CA-16: A Greater Understanding — The Silicon Valley congressional situation may be becoming clearer. With the original count showing Assemblyman Evan Low (D-Campbell) and San Mateo County Supervisor Joe Simitian (D) tied for the second general election qualifying position after all ballots were counted, curiosity arose when allies of first-place finisher Sam Liccardo (D), the former mayor of San Jose, requested and paid for an electronic recount. Under California election procedure, in the event of a tie between candidates for a general election qualifying position, both would advance to the November ballot. Therefore, it was in neither Simitian nor Low’s interest to request a recount.

An early April Lake Research poll (April 5-8; 400 likely CA-16 general election voters; live interview) found a tight three-way contest if the tie stood, with Liccardo leading Assemblyman Low and Supervisor Simitian by a tight 26-21-20 percent count. If the battle were only between Liccardo and Low, the former mayor would hold a stronger 36-26 percent advantage. The recount did change the outcome, and the final numbers now show Low with a five-vote advantage. It remains to be seen if Simitian will challenge that result.

NC-13: Candidate Daughtry Drops Out — Attorney Kelly Daughtry (R), who placed first in the 14-candidate 13th District Republican primary on March 5, has now dropped out of the race. Daughtry indicated her initial internal polling suggested she led the runoff against former federal prosecutor Brad Knott, but the candidate said when former President Donald Trump endorsed her opponent, the race’s entire political flow changed.

Saying that Trump’s “involvement has foreclosed her path to victory,” Daughtry announced late last week that she is ending her campaign. This means that Knott will be effectively unopposed in the May 14 Republican runoff and is a lock to convert the newly redistricted seat to the GOP column in November.

Examining Polling Margin of Error; McCarthy Ally to Challenge Florida Rep. Gaetz; Court Strikes Down New Louisiana Congressional Map; Kennedy Wins NY-26 Special Election; Gov. to Run for Mayor in Delaware

By Jim Ellis — Wednesday, May 1, 2024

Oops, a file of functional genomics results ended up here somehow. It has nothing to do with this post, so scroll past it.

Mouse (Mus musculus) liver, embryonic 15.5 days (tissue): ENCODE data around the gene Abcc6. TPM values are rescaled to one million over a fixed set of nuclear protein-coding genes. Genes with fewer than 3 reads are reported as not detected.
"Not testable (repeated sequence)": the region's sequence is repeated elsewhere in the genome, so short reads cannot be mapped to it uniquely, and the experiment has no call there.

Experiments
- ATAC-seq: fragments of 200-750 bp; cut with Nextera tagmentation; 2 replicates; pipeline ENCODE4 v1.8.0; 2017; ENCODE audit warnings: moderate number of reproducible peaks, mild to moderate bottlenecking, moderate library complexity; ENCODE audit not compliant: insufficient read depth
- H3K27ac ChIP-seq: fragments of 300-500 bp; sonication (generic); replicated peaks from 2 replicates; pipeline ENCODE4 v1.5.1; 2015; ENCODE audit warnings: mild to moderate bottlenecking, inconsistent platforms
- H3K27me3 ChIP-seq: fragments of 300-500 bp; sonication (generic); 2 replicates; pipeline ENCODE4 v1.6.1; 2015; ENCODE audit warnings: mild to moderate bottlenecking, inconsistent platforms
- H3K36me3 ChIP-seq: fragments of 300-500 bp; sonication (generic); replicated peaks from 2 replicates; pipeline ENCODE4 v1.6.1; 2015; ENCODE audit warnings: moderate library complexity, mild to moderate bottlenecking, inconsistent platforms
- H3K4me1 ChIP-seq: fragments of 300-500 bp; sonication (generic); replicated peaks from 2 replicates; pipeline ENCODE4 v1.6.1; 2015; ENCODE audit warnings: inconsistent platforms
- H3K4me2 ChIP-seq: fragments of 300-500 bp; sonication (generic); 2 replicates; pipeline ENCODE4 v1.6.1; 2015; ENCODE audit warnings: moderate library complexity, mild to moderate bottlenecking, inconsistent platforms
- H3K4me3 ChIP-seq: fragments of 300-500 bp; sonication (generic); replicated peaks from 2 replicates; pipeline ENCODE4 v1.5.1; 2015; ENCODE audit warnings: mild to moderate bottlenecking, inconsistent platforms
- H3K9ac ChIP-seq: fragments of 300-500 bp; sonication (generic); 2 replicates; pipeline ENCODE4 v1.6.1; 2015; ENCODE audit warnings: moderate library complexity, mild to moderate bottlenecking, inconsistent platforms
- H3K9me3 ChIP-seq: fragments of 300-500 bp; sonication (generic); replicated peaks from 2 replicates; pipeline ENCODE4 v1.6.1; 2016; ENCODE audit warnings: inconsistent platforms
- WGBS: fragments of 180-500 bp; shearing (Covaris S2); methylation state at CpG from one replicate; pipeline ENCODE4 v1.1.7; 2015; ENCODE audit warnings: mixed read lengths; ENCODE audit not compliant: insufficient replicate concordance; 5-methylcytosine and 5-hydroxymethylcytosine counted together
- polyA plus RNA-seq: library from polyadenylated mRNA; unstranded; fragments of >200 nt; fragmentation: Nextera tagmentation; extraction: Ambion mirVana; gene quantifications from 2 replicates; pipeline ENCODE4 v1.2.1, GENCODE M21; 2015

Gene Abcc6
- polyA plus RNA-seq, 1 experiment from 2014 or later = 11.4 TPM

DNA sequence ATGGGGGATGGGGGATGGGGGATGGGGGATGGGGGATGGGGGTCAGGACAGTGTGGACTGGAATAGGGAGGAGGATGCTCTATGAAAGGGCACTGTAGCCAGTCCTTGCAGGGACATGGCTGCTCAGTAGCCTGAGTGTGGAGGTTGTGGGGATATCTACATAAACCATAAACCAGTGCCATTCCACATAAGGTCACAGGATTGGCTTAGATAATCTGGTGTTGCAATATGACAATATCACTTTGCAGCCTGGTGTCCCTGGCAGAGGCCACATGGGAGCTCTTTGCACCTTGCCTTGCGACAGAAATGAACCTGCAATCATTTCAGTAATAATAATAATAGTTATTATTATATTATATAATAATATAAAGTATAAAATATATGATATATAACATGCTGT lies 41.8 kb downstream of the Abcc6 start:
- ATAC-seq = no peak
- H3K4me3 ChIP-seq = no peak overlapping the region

Senate

Polling Margin of Error: Different Ballot Tests — All polls contain a margin of error, and two sets of surveys in the Pennsylvania and Wisconsin Senate races demonstrates the importance of the spread.

Both CBS News and Emerson College were in the field in both states at relatively the same point in time, but they arrived at significantly different results for the same races. CBS News (conducted by the YouGov polling firm; April 19-25; 1,306 registered Pennsylvania voters; online) found Sen. Bob Casey Jr. (D) leading businessman David McCormick (R), 46-42 percent. Beginning on April 25, Emerson College also studied the Keystone State Senate race. Their data (April 25-29; 1,000 likely Pennsylvania general election voters; multiple sampling techniques) posted Sen. Casey to a much larger 46-39 percent advantage.

Using a margin of error figure of three percentage points, we see that these two polls do fall within the pre-stated specter. Yet, the difference between a four- and seven-point edge on the ballot test is substantial.

We see a similar situation in the latest Wisconsin polling. During the same polling periods, again for both pollsters, we see similar divergent results yet within the polling margin of error. CBS/YouGov (April 19-25; 1,245 likely Wisconsin general election voters; online) finds Sen. Tammy Baldwin (D) leading businessman Eric Hovde (R) 48-41 percent, while Emerson (April 25-29; 1,000 registered Wisconsin voters; multiple sampling techniques) again finds a closer race. Their result detects a Baldwin edge of only 46-43 percent. Again, a significant difference, yet within the polling margin of error spread.

House